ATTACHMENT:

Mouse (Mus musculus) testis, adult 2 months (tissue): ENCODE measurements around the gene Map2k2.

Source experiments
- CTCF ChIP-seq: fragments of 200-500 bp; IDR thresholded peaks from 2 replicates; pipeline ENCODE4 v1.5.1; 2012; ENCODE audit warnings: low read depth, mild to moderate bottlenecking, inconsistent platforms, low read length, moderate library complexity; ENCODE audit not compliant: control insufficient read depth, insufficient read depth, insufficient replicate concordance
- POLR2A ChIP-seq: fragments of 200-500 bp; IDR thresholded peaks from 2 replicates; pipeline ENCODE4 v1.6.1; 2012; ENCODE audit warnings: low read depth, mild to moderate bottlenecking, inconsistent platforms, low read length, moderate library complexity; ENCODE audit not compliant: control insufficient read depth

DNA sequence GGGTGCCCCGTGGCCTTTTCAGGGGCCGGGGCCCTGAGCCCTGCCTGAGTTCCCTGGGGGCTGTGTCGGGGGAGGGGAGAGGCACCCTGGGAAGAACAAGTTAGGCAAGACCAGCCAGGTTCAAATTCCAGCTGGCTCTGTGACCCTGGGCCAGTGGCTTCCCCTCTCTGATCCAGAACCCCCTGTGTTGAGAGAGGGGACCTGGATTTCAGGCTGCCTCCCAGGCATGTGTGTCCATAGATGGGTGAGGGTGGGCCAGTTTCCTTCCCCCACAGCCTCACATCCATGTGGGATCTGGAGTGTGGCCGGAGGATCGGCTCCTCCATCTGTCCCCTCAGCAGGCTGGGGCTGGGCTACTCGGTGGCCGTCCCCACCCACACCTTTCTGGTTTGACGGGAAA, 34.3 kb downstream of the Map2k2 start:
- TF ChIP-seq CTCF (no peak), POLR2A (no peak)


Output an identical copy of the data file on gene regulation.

Mouse (Mus musculus) testis, adult 2 months (tissue): ENCODE measurements around the gene Map2k2.

Source experiments
- CTCF ChIP-seq: fragments of 200-500 bp; IDR thresholded peaks from 2 replicates; pipeline ENCODE4 v1.5.1; 2012; ENCODE audit warnings: low read depth, mild to moderate bottlenecking, inconsistent platforms, low read length, moderate library complexity; ENCODE audit not compliant: control insufficient read depth, insufficient read depth, insufficient replicate concordance
- POLR2A ChIP-seq: fragments of 200-500 bp; IDR thresholded peaks from 2 replicates; pipeline ENCODE4 v1.6.1; 2012; ENCODE audit warnings: low read depth, mild to moderate bottlenecking, inconsistent platforms, low read length, moderate library complexity; ENCODE audit not compliant: control insufficient read depth

DNA sequence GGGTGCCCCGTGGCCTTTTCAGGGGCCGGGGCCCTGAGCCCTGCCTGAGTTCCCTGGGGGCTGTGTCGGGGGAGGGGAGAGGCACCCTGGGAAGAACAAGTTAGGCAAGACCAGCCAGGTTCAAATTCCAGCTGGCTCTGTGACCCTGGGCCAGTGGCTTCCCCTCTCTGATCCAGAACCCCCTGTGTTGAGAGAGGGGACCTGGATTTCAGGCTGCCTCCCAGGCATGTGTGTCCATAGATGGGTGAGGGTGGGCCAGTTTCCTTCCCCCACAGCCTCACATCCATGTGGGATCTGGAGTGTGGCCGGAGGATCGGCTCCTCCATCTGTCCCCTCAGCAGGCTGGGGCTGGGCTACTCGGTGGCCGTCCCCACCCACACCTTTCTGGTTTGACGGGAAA, 34.3 kb downstream of the Map2k2 start:
- TF ChIP-seq CTCF (no peak), POLR2A (no peak)